• The Study’s Objectives were accomplished by:

  • Examining (a) Florida’s Affordable Housing Needs Assessment, (b) the Housing Element’s goals, objectives, and policies, (c) the extent to which federal, state and local housing programs have been useful in the implementation of the provisions of Chapter 163, Part II, F.S., and (d) accessory dwelling units ordinances, linkage programs, inclusionary zoning ordinances, and other emerging affordable housing, land use tools.


Affordable housing study objectives2

Affordable Housing Study Objectives

  • Evaluating applicable portions of the Adequate Housing Rule of Chapter 380, Part I, F.S., and Rule 9J-2, F.A.C., to determine their effectiveness in identifying and mitigating regional, affordable housing impacts.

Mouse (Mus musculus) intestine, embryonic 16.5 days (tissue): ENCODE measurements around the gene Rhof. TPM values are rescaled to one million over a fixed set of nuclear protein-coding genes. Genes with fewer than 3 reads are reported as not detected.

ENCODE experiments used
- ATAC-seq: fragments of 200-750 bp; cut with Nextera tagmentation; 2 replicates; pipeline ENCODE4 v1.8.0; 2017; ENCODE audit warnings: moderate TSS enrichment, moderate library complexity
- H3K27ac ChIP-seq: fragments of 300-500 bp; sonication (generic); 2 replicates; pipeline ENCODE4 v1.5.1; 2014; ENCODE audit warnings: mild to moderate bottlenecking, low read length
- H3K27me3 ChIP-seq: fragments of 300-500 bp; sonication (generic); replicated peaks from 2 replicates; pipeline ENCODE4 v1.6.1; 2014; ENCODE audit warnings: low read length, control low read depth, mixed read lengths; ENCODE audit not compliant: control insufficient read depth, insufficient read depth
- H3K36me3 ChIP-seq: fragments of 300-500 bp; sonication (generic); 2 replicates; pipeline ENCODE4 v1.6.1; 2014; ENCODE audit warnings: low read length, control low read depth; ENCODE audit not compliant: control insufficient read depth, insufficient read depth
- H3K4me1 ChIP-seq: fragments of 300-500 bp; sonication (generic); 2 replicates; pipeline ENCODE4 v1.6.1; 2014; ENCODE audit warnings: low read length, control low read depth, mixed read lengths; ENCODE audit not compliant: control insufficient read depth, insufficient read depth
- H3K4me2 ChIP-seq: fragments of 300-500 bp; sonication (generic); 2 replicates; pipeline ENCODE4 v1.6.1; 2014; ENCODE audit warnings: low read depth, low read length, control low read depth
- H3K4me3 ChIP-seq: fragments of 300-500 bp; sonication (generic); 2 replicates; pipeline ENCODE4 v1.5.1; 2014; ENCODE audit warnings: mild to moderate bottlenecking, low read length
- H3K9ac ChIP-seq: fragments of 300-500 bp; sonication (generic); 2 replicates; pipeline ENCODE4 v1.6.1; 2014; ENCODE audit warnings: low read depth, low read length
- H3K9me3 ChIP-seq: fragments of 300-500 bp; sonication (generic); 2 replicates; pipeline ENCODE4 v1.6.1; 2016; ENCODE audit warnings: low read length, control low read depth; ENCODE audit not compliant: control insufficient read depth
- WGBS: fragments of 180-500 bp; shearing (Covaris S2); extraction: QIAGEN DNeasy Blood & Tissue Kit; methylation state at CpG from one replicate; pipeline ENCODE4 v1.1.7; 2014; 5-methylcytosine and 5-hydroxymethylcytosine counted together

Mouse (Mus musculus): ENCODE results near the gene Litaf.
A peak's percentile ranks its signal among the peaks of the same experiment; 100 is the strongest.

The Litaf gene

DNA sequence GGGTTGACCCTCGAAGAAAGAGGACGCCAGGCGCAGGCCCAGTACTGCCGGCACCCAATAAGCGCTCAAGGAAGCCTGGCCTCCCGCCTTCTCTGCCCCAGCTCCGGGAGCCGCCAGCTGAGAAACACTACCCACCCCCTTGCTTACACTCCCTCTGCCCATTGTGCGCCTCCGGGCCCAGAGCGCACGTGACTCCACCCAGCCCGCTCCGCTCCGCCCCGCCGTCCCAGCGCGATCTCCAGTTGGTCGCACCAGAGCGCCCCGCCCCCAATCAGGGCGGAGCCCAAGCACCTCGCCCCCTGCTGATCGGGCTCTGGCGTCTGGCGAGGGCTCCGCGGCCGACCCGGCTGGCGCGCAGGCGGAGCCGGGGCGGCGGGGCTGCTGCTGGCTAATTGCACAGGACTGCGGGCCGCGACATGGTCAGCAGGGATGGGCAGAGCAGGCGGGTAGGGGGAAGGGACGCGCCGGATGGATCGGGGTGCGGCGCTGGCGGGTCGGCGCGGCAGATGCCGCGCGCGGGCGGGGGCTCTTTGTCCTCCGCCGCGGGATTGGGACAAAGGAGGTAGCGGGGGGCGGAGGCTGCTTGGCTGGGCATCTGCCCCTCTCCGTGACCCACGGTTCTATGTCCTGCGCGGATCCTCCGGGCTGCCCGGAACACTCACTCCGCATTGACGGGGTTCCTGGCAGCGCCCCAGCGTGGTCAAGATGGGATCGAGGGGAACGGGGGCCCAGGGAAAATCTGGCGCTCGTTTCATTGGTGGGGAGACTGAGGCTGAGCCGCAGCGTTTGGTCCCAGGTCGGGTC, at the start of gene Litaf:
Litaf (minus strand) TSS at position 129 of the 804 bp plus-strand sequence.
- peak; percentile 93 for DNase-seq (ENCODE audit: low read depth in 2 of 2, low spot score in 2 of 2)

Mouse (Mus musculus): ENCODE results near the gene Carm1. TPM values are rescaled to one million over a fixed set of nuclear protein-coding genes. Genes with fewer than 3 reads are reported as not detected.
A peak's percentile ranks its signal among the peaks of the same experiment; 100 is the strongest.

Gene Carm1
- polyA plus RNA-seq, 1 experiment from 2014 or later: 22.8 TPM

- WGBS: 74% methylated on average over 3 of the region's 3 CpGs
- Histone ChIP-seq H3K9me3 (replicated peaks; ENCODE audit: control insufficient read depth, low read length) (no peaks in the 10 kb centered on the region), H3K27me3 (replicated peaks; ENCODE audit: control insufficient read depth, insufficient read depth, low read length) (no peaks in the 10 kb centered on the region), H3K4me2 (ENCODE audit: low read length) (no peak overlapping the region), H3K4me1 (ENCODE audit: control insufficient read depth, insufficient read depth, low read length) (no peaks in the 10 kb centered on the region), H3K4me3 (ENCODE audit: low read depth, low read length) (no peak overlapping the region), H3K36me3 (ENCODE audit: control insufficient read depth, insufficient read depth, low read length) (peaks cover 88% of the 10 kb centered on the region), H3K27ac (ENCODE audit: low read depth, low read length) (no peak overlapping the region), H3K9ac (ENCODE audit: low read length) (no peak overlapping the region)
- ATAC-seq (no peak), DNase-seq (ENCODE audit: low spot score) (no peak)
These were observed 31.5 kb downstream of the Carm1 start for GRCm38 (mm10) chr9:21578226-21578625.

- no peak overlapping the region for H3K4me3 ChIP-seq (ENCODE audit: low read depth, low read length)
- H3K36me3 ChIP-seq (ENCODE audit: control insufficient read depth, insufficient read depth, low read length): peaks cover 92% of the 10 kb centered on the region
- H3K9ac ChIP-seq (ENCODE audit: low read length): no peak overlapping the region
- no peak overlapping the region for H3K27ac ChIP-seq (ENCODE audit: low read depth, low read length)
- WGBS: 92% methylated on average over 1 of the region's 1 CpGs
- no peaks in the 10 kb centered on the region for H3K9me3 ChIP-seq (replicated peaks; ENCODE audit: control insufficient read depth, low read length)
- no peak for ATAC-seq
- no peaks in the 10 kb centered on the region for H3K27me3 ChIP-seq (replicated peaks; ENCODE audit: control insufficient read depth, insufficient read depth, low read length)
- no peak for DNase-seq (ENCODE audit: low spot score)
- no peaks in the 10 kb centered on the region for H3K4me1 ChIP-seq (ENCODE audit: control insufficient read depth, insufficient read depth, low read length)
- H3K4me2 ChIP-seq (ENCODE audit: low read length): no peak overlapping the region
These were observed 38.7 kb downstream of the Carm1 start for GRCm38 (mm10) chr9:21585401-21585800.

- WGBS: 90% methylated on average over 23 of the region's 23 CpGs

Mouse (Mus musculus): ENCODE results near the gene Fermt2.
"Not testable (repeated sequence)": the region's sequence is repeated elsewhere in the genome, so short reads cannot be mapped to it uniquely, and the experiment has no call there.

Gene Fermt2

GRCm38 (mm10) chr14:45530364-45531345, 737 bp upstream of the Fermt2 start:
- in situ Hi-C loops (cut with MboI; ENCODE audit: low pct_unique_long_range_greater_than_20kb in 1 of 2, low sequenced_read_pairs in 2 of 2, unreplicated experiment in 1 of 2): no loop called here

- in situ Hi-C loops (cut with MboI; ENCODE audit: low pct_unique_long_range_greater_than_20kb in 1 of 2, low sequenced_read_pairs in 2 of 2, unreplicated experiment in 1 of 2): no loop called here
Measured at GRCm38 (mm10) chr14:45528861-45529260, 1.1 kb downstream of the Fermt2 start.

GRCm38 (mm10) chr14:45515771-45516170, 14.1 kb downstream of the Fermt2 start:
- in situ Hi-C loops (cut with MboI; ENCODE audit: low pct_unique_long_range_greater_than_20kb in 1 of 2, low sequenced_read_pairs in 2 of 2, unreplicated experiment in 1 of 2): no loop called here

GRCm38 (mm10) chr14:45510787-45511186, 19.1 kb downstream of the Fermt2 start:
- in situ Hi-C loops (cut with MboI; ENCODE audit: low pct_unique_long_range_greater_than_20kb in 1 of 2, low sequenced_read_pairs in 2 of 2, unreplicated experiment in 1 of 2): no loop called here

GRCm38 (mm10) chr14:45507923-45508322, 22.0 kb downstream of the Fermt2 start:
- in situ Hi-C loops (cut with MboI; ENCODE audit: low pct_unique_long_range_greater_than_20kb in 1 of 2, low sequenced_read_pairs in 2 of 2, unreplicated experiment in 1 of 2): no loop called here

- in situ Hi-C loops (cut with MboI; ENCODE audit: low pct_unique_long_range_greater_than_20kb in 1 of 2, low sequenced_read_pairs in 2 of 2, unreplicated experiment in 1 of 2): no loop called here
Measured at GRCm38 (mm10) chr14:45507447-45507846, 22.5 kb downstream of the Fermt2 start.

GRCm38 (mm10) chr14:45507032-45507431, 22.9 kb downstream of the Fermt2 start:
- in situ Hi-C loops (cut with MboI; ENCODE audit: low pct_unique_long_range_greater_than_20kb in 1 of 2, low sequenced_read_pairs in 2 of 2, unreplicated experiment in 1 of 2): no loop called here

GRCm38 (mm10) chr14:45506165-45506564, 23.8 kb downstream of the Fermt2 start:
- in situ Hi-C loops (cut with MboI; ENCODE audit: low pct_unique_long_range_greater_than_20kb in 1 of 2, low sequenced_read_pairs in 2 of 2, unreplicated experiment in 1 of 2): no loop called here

• Assessing potential regulatory barriers to the provision of affordable housing.


Affordable housing study findings

Affordable Housing Study Findings

  • What are the Current Shortcomings of Florida’s Affordable Housing Delivery System?

  • Lack of Overall Coordination.

  • A need to reestablish the purpose of the Comprehensive Plan’s Housing Element.

  • A need to enhance the link between funding and the Comprehensive Plan.

  • A need to determine the roles of the public and private sectors.

  • A need to enhance communities’ ability to achieve mixed-income communities


Affordable housing study findings1

Affordable Housing Study Findings

  • Florida’s Growth Management System